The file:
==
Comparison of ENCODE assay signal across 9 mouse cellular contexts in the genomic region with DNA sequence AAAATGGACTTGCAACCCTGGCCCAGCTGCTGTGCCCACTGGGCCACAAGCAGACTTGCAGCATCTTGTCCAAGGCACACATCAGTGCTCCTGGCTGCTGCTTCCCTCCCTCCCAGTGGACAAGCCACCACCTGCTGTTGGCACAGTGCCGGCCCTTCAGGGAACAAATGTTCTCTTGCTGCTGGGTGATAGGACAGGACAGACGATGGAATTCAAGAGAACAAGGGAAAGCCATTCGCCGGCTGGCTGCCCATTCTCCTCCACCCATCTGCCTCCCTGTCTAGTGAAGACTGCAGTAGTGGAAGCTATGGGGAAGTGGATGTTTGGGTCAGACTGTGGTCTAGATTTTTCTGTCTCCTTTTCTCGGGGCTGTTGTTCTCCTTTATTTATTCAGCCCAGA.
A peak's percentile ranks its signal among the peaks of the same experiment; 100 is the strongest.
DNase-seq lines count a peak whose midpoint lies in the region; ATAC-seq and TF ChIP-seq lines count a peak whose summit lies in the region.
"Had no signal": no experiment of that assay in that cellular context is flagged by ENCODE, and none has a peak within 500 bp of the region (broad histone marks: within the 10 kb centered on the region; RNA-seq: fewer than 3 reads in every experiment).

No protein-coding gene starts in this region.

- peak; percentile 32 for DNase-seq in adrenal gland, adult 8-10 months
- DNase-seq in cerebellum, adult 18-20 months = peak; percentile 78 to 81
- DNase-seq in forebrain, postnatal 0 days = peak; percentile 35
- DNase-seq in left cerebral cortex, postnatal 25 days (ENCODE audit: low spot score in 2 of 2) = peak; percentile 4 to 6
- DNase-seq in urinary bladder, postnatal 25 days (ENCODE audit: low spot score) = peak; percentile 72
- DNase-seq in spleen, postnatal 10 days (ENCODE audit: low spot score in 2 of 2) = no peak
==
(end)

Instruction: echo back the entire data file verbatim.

Comparison of ENCODE assay signal across 9 mouse cellular contexts in the genomic region with DNA sequence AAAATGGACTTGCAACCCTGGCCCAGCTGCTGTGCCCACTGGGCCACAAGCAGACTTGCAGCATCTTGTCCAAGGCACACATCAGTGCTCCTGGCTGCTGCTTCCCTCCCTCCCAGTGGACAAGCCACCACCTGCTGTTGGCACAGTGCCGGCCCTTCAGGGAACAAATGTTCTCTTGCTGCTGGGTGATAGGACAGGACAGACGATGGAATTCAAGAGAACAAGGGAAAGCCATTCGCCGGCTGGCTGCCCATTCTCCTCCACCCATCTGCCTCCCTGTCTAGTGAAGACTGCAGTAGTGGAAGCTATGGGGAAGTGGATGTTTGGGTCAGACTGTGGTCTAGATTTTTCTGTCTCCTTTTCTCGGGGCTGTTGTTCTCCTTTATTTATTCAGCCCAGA.
A peak's percentile ranks its signal among the peaks of the same experiment; 100 is the strongest.
DNase-seq lines count a peak whose midpoint lies in the region; ATAC-seq and TF ChIP-seq lines count a peak whose summit lies in the region.
"Had no signal": no experiment of that assay in that cellular context is flagged by ENCODE, and none has a peak within 500 bp of the region (broad histone marks: within the 10 kb centered on the region; RNA-seq: fewer than 3 reads in every experiment).

No protein-coding gene starts in this region.

- peak; percentile 32 for DNase-seq in adrenal gland, adult 8-10 months
- DNase-seq in cerebellum, adult 18-20 months = peak; percentile 78 to 81
- DNase-seq in forebrain, postnatal 0 days = peak; percentile 35
- DNase-seq in left cerebral cortex, postnatal 25 days (ENCODE audit: low spot score in 2 of 2) = peak; percentile 4 to 6
- DNase-seq in urinary bladder, postnatal 25 days (ENCODE audit: low spot score) = peak; percentile 72
- DNase-seq in spleen, postnatal 10 days (ENCODE audit: low spot score in 2 of 2) = no peak